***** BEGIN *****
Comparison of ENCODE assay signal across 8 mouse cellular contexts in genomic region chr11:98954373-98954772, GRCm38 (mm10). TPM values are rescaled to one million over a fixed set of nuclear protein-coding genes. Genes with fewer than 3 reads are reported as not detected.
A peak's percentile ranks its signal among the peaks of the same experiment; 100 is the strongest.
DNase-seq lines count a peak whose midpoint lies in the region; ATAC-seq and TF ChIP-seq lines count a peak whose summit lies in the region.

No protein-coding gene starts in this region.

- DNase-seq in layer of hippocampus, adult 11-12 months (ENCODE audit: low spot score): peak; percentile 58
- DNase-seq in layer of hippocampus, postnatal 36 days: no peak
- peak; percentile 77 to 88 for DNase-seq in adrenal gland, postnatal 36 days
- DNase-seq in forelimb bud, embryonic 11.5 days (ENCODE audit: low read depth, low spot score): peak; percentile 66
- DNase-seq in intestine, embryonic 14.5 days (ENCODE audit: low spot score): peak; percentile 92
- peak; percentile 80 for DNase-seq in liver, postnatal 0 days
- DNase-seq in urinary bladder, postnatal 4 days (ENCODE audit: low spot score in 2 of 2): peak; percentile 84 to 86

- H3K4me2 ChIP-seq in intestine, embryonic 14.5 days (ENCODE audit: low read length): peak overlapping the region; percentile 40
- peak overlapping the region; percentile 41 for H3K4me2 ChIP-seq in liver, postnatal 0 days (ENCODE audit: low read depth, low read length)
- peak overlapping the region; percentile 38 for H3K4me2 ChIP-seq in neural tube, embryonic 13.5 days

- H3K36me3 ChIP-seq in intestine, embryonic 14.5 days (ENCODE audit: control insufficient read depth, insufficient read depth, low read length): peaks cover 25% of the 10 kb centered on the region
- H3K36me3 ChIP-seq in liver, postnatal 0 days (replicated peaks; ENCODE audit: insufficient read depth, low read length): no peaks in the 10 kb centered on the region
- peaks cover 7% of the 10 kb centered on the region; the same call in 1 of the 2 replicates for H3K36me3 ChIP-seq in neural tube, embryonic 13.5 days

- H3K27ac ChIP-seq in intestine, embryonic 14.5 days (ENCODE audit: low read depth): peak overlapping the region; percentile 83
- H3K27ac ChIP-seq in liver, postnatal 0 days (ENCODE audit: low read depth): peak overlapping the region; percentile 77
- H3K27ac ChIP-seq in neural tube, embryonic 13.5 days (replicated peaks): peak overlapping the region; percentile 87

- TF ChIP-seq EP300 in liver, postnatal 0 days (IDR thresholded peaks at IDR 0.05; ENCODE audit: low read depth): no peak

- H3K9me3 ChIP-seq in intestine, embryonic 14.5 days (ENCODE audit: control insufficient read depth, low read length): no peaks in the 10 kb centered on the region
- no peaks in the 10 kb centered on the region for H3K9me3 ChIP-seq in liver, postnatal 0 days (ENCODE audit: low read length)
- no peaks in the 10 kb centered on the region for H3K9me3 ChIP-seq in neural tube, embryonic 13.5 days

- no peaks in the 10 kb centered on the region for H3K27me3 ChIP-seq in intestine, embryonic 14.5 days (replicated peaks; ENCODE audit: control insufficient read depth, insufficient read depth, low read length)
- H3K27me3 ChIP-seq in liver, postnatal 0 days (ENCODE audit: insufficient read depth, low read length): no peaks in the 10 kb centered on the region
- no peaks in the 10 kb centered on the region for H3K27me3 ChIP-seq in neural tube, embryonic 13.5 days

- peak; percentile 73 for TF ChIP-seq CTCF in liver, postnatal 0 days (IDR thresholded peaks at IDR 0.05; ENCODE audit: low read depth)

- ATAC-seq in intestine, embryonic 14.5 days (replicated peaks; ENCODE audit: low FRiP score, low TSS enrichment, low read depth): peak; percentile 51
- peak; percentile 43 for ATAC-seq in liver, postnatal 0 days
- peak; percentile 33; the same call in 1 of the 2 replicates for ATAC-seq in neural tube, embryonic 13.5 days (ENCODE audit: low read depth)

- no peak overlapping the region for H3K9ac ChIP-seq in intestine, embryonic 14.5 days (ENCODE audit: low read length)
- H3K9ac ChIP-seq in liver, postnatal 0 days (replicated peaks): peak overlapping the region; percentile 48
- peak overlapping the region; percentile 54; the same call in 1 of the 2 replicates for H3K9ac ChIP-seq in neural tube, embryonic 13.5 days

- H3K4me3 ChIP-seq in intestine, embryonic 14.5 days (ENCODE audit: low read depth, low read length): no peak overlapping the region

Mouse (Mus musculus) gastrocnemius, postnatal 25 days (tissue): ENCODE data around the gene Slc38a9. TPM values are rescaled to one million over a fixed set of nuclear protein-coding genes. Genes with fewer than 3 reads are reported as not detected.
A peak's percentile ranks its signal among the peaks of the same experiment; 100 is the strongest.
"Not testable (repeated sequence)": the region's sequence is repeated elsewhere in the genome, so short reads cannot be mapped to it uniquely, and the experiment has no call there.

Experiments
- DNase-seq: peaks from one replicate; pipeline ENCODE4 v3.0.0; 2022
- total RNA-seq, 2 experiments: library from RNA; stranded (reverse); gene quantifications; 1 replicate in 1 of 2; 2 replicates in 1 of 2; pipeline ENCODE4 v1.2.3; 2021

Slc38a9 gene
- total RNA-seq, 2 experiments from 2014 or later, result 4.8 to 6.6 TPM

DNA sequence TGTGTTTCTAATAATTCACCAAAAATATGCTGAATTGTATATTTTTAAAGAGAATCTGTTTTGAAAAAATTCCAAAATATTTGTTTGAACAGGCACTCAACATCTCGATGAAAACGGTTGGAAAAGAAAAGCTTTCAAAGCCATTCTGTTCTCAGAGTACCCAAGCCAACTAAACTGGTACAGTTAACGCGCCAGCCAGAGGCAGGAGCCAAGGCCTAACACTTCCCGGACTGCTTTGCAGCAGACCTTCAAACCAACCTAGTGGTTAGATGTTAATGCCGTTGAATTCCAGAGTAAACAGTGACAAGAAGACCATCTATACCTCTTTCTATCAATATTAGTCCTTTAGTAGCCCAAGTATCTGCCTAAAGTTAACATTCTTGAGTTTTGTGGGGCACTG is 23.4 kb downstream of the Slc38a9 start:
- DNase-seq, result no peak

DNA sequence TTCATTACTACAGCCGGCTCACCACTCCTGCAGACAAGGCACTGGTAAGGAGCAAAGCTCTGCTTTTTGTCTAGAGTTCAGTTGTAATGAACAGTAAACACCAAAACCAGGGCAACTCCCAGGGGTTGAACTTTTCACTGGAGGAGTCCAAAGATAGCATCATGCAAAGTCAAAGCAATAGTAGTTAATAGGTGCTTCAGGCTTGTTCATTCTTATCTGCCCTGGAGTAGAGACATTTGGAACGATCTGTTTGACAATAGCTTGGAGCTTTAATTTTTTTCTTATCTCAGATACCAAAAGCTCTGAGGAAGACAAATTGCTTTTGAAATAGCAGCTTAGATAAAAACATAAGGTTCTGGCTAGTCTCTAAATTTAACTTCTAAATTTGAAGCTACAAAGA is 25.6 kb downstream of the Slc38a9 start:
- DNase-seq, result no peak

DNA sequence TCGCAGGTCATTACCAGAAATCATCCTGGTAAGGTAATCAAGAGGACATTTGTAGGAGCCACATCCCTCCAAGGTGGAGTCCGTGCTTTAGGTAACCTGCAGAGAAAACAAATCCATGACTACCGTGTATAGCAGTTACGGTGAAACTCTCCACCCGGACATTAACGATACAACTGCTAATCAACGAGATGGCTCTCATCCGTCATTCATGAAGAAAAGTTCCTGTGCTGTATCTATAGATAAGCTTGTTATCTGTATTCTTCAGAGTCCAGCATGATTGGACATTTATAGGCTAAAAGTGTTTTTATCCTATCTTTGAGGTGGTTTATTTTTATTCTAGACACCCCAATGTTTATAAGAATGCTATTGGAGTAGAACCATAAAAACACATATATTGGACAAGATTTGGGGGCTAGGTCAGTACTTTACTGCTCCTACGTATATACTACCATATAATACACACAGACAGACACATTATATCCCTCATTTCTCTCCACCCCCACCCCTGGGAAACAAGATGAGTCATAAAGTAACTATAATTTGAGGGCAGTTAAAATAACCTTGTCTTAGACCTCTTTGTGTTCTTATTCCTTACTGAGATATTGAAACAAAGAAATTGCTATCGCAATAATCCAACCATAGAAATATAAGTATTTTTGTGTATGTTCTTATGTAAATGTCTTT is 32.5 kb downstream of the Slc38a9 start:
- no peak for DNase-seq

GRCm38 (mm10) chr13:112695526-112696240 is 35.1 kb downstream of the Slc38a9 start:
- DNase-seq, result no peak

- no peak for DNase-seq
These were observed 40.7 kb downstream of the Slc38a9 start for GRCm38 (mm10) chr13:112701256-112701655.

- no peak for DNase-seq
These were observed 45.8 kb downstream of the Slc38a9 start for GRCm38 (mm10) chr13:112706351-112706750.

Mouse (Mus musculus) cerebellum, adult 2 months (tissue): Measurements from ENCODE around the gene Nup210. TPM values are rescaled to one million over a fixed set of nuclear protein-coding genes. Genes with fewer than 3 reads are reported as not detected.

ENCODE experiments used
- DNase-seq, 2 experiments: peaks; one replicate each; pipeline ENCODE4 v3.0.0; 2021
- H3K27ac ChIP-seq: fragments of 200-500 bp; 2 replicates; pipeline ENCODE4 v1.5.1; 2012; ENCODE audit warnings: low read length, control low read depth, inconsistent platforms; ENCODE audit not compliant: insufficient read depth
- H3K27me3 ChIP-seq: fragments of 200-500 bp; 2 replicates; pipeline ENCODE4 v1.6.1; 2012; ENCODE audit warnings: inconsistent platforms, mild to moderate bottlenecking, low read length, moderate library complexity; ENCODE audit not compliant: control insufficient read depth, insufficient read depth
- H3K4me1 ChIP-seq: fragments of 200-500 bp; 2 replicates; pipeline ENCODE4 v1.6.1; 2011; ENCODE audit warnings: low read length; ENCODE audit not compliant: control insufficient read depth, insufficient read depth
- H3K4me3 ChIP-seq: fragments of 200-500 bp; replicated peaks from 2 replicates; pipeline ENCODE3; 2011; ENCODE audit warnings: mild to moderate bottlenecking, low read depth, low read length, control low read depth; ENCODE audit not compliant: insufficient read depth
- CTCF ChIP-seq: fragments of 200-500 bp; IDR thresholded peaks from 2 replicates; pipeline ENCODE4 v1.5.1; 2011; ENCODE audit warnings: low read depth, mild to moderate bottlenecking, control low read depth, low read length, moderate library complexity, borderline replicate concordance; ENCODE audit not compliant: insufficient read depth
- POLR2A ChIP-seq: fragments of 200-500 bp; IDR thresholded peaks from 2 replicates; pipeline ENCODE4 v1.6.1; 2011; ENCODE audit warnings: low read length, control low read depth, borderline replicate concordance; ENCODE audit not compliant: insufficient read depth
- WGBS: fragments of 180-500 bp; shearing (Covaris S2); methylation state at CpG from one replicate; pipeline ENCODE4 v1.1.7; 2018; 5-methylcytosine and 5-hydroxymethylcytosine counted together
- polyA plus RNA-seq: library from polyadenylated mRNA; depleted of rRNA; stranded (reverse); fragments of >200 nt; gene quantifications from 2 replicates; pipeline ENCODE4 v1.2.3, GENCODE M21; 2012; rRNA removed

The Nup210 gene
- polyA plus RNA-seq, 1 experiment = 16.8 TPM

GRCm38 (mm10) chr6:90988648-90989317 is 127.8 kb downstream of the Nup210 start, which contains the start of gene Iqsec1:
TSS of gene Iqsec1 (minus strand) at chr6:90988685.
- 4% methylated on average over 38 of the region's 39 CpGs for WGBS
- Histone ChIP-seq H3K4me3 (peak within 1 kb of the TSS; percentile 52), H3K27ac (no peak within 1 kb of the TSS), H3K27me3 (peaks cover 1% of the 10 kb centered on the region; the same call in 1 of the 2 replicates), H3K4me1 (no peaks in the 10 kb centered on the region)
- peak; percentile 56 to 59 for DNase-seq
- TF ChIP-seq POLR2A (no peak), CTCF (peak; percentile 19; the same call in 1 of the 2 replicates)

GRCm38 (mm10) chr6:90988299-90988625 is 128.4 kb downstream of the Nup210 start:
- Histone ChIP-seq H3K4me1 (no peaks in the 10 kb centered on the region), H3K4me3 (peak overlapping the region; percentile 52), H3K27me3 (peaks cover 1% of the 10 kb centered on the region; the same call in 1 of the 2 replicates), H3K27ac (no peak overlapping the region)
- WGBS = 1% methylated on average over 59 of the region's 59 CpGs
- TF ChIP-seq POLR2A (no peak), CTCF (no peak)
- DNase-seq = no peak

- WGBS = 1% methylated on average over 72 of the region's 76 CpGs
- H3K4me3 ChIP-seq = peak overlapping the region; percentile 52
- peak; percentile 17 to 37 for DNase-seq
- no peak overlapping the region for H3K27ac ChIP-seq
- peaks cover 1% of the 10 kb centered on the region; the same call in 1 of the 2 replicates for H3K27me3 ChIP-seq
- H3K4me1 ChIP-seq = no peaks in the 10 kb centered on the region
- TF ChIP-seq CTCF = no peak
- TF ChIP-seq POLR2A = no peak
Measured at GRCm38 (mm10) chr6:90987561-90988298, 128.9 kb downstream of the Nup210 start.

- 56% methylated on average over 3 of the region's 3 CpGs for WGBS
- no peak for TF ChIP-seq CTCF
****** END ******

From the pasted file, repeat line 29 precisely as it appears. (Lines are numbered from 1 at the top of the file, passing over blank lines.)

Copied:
- ATAC-seq in intestine, embryonic 14.5 days (replicated peaks; ENCODE audit: low FRiP score, low TSS enrichment, low read depth): peak; percentile 51